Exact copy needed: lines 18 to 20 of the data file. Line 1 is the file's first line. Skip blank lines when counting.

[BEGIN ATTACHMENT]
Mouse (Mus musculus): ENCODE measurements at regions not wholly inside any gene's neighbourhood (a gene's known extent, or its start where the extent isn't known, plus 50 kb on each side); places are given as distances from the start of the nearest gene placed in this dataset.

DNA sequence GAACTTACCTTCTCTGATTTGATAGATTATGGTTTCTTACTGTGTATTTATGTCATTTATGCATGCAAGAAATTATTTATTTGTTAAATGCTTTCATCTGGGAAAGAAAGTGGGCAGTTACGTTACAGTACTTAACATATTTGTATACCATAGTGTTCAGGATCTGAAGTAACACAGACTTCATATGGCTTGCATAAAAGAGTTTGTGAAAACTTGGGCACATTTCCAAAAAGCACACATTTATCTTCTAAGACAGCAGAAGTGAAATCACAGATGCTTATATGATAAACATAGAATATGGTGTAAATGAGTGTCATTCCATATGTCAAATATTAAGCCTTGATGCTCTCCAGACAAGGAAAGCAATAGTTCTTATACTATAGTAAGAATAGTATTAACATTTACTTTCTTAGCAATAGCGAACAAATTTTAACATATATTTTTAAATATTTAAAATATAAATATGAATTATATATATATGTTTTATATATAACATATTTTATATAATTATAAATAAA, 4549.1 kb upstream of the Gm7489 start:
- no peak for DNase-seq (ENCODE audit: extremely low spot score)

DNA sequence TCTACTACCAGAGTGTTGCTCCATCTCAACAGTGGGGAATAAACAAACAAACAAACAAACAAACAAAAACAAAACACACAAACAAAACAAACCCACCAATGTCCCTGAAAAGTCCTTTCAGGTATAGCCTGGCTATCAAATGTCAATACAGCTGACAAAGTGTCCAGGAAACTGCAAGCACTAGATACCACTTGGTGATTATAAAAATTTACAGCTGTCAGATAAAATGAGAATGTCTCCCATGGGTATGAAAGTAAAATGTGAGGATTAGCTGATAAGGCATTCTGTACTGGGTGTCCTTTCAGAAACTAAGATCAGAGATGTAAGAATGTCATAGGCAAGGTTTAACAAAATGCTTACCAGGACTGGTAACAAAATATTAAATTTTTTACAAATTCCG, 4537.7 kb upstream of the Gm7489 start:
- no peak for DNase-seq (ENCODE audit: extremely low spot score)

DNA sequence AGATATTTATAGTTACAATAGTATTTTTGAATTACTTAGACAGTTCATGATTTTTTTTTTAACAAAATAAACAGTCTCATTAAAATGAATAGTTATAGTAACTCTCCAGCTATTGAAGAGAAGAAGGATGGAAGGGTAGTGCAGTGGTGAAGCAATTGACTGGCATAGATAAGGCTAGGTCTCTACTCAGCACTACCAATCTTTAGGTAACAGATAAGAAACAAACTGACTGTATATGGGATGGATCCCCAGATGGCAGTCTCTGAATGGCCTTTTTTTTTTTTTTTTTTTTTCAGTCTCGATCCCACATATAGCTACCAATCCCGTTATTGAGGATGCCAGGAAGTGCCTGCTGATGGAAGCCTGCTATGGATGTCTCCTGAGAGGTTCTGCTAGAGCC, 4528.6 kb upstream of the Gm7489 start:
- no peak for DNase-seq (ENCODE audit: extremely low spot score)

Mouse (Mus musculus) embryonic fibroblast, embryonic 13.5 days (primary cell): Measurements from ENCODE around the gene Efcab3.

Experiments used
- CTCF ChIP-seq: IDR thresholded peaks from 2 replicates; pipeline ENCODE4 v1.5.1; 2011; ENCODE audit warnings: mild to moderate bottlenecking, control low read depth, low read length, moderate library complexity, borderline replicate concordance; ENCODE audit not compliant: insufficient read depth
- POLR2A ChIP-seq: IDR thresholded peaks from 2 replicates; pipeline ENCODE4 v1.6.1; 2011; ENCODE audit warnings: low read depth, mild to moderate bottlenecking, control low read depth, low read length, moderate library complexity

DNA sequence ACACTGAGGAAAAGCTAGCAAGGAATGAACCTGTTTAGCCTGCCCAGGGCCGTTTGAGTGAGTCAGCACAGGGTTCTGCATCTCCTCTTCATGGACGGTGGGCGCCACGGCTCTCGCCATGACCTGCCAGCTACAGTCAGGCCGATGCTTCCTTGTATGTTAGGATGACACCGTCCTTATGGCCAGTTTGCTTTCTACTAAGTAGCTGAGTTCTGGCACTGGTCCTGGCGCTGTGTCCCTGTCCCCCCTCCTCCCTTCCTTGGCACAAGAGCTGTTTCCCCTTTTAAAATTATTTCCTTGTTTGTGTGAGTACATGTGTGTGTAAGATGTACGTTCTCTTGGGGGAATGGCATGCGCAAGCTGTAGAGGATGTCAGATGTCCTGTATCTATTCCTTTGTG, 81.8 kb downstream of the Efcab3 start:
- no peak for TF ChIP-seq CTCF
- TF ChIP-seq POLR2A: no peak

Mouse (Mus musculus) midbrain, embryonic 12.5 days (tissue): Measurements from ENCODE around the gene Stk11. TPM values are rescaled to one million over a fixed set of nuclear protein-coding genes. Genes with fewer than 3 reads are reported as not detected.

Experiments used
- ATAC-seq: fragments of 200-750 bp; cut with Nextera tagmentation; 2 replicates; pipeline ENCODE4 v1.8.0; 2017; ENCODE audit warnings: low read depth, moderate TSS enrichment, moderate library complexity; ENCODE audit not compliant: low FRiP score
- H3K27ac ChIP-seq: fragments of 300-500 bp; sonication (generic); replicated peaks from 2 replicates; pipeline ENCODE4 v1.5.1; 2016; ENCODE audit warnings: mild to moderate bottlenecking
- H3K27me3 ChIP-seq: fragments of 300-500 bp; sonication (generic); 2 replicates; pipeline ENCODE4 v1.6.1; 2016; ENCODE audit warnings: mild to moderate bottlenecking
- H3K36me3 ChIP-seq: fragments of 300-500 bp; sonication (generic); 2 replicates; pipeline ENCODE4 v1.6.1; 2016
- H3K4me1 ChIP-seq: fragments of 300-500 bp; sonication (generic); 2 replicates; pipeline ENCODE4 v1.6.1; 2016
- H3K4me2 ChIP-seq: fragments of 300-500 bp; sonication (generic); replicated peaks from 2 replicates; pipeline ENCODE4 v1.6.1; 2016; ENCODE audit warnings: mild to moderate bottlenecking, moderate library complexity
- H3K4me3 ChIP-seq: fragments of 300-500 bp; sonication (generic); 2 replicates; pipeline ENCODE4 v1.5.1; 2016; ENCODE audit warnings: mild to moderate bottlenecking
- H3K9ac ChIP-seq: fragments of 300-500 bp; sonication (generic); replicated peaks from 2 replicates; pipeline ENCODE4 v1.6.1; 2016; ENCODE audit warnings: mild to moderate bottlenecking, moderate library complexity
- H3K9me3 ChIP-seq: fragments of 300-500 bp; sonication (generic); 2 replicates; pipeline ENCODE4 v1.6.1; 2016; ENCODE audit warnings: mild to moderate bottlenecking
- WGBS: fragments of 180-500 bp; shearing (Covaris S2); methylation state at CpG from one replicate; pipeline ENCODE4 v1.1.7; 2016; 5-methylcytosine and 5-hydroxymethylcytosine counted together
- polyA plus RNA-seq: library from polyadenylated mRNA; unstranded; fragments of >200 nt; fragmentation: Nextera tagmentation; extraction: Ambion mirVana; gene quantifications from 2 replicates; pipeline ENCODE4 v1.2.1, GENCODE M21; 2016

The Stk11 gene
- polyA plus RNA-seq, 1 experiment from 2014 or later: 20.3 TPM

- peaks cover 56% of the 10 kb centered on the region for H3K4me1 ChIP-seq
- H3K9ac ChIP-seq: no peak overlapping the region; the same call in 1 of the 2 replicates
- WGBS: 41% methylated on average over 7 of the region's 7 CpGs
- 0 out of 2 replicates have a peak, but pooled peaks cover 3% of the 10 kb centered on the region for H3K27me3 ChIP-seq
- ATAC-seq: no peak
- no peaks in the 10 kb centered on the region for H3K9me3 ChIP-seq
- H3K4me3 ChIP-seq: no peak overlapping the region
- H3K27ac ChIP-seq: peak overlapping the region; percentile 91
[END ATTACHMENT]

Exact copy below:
- H3K27ac ChIP-seq: fragments of 300-500 bp; sonication (generic); replicated peaks from 2 replicates; pipeline ENCODE4 v1.5.1; 2016; ENCODE audit warnings: mild to moderate bottlenecking
- H3K27me3 ChIP-seq: fragments of 300-500 bp; sonication (generic); 2 replicates; pipeline ENCODE4 v1.6.1; 2016; ENCODE audit warnings: mild to moderate bottlenecking
- H3K36me3 ChIP-seq: fragments of 300-500 bp; sonication (generic); 2 replicates; pipeline ENCODE4 v1.6.1; 2016